DINKS, Dogs, and Real Estate: Exploring the Desires of a Powerful Demographic
America’s generation Y, those young adults born in the late 70s-early 80s, is the largest population since the Baby Boomers. So, for real estate professionals, tracking the habits and desires of said generation is important. One interesting trend with direct impact on real estate: today, young, educated and affluent couples are having less children. Or no children. But over half of these couples have a pet, most often a dog. So what does a DINK (dual income, no kids) couple want in a house?
Fewer Parents in the Population
Why the trend toward childlessness? The economy, of course, plays into the situation. According to the Huffington Post, “Many young Americans are postponing starting their own families because they are struggling to stay afloat. Some 22 percent of 18- to 34-year-olds say they have delayed having a baby,” largely in response to the uncertain economy. “Americans are having fewer babies than the British and the French -- not enough to maintain the size of the U.S. population without immigration, according to the Economist.”
But it’s not always because of fear that people forgo parenthood—sometimes the choice is a happy one, made largely because in this modern age, DINKs have that choice in the first place. DINK Life, (a site for dual income, no kids couples)reported in March, 2012 that recent U.S. Census data show declines in both Gen-Y and Gen-X parenthood:, as much as 50% in some age groups when compared to 1970s data. And, a 2011 study by the Center for Work-Life Policy confirms the trend: A “surprisingly large number…..are delaying parenthood or forgoing it completely.” Why? Yes, the economy came up, but so did “extreme work schedules, strong career ambitions….. and less societal pressure.”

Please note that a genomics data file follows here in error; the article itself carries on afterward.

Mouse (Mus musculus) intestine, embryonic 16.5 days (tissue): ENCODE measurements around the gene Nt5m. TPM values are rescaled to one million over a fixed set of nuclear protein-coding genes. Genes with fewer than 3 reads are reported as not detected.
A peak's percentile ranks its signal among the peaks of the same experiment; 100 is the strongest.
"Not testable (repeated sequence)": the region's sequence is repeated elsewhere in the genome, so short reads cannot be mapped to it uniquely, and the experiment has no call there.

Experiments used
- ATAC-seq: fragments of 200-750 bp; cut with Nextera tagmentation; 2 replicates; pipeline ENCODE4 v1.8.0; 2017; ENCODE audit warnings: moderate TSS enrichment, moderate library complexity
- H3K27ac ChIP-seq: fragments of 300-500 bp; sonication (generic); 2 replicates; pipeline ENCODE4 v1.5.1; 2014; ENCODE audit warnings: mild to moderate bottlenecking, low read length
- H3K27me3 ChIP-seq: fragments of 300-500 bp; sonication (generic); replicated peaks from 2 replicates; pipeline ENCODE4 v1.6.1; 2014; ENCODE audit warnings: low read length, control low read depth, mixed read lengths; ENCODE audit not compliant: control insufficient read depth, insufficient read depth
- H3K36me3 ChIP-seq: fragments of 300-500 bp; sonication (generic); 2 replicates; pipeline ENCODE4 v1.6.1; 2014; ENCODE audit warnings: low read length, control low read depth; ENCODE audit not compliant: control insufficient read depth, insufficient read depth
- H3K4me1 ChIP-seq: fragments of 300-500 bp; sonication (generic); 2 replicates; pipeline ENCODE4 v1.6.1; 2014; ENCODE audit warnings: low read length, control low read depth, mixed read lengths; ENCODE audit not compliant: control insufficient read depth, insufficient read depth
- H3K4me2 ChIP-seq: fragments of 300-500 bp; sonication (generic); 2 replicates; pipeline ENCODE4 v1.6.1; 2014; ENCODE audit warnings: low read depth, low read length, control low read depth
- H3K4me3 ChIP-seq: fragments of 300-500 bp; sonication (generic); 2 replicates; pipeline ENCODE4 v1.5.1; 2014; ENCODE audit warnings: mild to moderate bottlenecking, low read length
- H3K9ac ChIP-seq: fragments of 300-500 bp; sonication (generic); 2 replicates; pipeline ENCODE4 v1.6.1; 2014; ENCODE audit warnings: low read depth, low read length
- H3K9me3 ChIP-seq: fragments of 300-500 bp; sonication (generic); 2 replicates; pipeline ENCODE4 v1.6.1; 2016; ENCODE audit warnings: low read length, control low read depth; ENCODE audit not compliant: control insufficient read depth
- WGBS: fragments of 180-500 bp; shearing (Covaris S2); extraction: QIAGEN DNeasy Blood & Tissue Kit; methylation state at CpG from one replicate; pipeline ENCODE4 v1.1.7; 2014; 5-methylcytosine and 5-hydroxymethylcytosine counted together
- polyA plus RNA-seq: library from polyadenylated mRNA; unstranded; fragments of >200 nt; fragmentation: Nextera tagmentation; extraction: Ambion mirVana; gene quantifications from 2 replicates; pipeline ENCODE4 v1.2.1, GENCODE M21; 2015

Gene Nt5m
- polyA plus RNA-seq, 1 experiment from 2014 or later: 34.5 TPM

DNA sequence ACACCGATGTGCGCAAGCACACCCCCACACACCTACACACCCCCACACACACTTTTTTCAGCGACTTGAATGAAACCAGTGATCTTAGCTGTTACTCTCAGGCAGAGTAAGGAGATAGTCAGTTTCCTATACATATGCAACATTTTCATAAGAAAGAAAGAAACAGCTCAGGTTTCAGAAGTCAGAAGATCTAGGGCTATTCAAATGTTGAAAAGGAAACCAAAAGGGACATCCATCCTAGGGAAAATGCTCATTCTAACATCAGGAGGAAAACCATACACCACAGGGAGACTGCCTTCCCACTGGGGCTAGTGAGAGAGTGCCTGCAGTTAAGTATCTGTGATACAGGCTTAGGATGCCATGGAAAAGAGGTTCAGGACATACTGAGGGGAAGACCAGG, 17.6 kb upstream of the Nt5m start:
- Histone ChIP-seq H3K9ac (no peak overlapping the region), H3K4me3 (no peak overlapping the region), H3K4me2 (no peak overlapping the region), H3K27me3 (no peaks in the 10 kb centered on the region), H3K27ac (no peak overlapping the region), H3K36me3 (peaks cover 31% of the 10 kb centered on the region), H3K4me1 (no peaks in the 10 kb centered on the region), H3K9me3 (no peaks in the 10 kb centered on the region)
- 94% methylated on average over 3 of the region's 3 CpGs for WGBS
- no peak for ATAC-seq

But, that doesn’t mean they don’t have pets. In fact, According to a nationwide survey conducted by the American Pet Products Association, just fewer than 62% of households or a total of 71 million homes, included a pet in 2009 and 2010.That number was down, per USA Today reports, in 2012 for the first time since 1991 (another victim of the economy) but still shows a striking love of dogs. “Most American pet owners have dogs: about 70 million of them in 36.5% of U.S. homes.” DINKs, apparently, have an even higher percentage of pet ownership, and they also spend more on their pets than families with kids. When it comes to buying a house then, DINKs will look for pet friendly factors. In the case of dog owners who treat their dogs as children, their needs are remarkably similar to those of parents of young children.
My husband and are a prime example. We have no actual child, but our dog Buckley is about as close as he can get: utterly pampered, his every need seen to. And you better believe his welfare came into play when we chose a house. We wanted a yard, a quiet street for safety, and close proximity to more than one park for walks. These considerations closely mirror those of parents, I realize; but in this case, we are Buckley’s de facto parents. We sacrificed “cooler” neighborhoods with more activity and urban buzz in favor of something that worked for us and for our four-legged baby.
The Verdict Is in: Pet Sells
We may have heard that sex sells, but some people have noticed that in real estate, “pet” also sells. SF Gate recently covered the use of pets as staging tools (rented out for the listing photos only) and the fact that many real estate companies seem to target pet lovers in their ad campaigns. Certainly then, the demographic of “dog lover” or “cat lover” has been noticed.
What does all this mean to a seller? Consider featuring anything dog (or cat) friendly about your home—even if you don’t have a pet, a great yard or short walk to a park might suit someone who does. Buyers, talk to your Realtor®. Explain what you need and what your pet needs, so that agent can show you only the houses that suit your family.
Photo credit: Avalon Huntington Station
Anna Marie Erwert writes from both the renter and new buyer perspective, having (finally) achieved both statuses. She focuses on national real estate trends, specializing in the San Francisco Bay Area and Pacific Northwest. Follow Anna on Twitter: @AnnaMarieErwert